I’m a week late in reminiscing about 2012, but what can I say? I’m a step slow; you’ll just have to excuse me. These are some of the memorable things I heard during the last year.
First, an employment lawyer who recently moved from the United States to the United Kingdom:
“What’s the correct way to refer to black people over here?”
“In the United States, we refer to black people as ‘African-Americans.’ But you must have a different word for black people over here in England. Those people aren’t Americans, so they can’t be African-Americans.”
“We call blacks ‘blacks.'”
Second, a senior partner who serves on the executive committee of his Am Law 20 firm:
“My firm insisted that I move from New York to London.”
“Virtually everyone on the executive committee is from the United States, and we wanted to make the committee more international. The firm moved me here so that the London office would have a representative on the executive committee.”
Me, presumably because I have issues with self-control: “Wouldn’t the people in London feel better represented if the firm had actually put a Londoner on the executive committee?”
Third, a different partner at a different Am Law 20 firm:
“We had more than the usual year-end battles about revenue this year.”
Me, always rooting around for blog fodder: “Why?”
“Taxes in the United States are almost certainly going up next year, and they’re surely going up for people with high incomes, such as our partners. But income tax rates will be going down by about five percent in the U.K. next year. So everyone in the United States wanted to bring in as much revenue as possible in 2012, to receive the income before rates go up, and everyone in the U.K. wanted to defer revenue, so we’d receive the income in 2013, at lower tax rates.”
“We’re the London office of an American firm. On that type of issue, we lose.”
Finally, because I know you love the kid, my son Jeremy, who had just entered medical school at a relatively young age (21 when he started, and everyone else in the class was at least 22, and the oldest was in his middle 30s), holding an atypical undergraduate degree (political science, in a medical school class consisting almost entirely of biology and chemistry majors), with no work experience or advanced degree (which again distinguished him from most of his classmates), and thus feeling more than a little trepidation:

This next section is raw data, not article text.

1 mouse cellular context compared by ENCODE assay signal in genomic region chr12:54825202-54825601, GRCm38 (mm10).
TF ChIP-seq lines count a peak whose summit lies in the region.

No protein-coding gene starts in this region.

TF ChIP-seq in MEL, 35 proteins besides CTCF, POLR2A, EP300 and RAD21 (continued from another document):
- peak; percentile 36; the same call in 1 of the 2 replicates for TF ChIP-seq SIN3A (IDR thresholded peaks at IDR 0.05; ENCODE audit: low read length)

“Hey, Dad, I just had my first small group session, where ten of us sat in a room with a professor. This was the first time I heard a bunch of my classmates ask and answer questions.”
“Hey, Dad — I’m gonna be okay.”
(Okay, I confess: Jeremy actually said that in August 2011, when he started medical school, so it doesn’t count as something I heard in 2012. But I’ve been itching to share the kid’s wisdom with you since I heard it, and today’s column felt like opportunity knocking.)
I wrote long ago (in The Curmudgeon’s Guide to Practicing Law, at page 59) that an old Tumbleweeds cartoon gave some great advice about how to succeed as a lawyer: “Don’t worry about how tough they are. Just don’t let ’em know how scared you are.”
Maybe my vision was too narrow: That advice applies to medical school, too. And maybe, on reflection, to almost everything in life. Consider making it one of your new year’s resolutions for 2013.
And have a happy and healthy new year.
Mark Herrmann is the Chief Counsel – Litigation and Global Chief Compliance Officer at Aon, the world’s leading provider of risk management services, insurance and reinsurance brokerage, and human capital and management consulting. He is the author of The Curmudgeon’s Guide to Practicing Law and Inside Straight: Advice About Lawyering, In-House And Out, That Only The Internet Could Provide (affiliate links). You can reach him by email at email@example.com.